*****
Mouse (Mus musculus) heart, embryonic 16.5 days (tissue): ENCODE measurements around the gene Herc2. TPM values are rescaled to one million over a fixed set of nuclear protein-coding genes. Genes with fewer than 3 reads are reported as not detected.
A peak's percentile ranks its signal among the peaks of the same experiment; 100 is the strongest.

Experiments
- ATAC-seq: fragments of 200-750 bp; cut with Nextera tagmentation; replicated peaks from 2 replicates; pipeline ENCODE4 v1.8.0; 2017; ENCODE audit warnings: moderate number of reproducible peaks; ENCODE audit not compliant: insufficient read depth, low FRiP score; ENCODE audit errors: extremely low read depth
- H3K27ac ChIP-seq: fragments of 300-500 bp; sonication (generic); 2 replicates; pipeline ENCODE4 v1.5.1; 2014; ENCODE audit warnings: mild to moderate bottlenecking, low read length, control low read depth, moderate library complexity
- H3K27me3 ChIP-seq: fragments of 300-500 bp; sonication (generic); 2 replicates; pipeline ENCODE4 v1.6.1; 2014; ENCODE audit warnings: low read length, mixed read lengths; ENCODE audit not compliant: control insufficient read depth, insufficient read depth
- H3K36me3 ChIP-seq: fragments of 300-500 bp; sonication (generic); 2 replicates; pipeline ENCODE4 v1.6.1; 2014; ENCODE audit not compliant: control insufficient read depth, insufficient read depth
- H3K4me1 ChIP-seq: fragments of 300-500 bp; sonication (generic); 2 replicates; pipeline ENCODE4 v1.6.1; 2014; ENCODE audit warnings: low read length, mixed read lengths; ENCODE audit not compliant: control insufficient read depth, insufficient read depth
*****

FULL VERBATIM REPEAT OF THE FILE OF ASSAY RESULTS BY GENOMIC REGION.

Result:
Mouse (Mus musculus) heart, embryonic 16.5 days (tissue): ENCODE measurements around the gene Herc2. TPM values are rescaled to one million over a fixed set of nuclear protein-coding genes. Genes with fewer than 3 reads are reported as not detected.
A peak's percentile ranks its signal among the peaks of the same experiment; 100 is the strongest.

Experiments
- ATAC-seq: fragments of 200-750 bp; cut with Nextera tagmentation; replicated peaks from 2 replicates; pipeline ENCODE4 v1.8.0; 2017; ENCODE audit warnings: moderate number of reproducible peaks; ENCODE audit not compliant: insufficient read depth, low FRiP score; ENCODE audit errors: extremely low read depth
- H3K27ac ChIP-seq: fragments of 300-500 bp; sonication (generic); 2 replicates; pipeline ENCODE4 v1.5.1; 2014; ENCODE audit warnings: mild to moderate bottlenecking, low read length, control low read depth, moderate library complexity
- H3K27me3 ChIP-seq: fragments of 300-500 bp; sonication (generic); 2 replicates; pipeline ENCODE4 v1.6.1; 2014; ENCODE audit warnings: low read length, mixed read lengths; ENCODE audit not compliant: control insufficient read depth, insufficient read depth
- H3K36me3 ChIP-seq: fragments of 300-500 bp; sonication (generic); 2 replicates; pipeline ENCODE4 v1.6.1; 2014; ENCODE audit not compliant: control insufficient read depth, insufficient read depth
- H3K4me1 ChIP-seq: fragments of 300-500 bp; sonication (generic); 2 replicates; pipeline ENCODE4 v1.6.1; 2014; ENCODE audit warnings: low read length, mixed read lengths; ENCODE audit not compliant: control insufficient read depth, insufficient read depth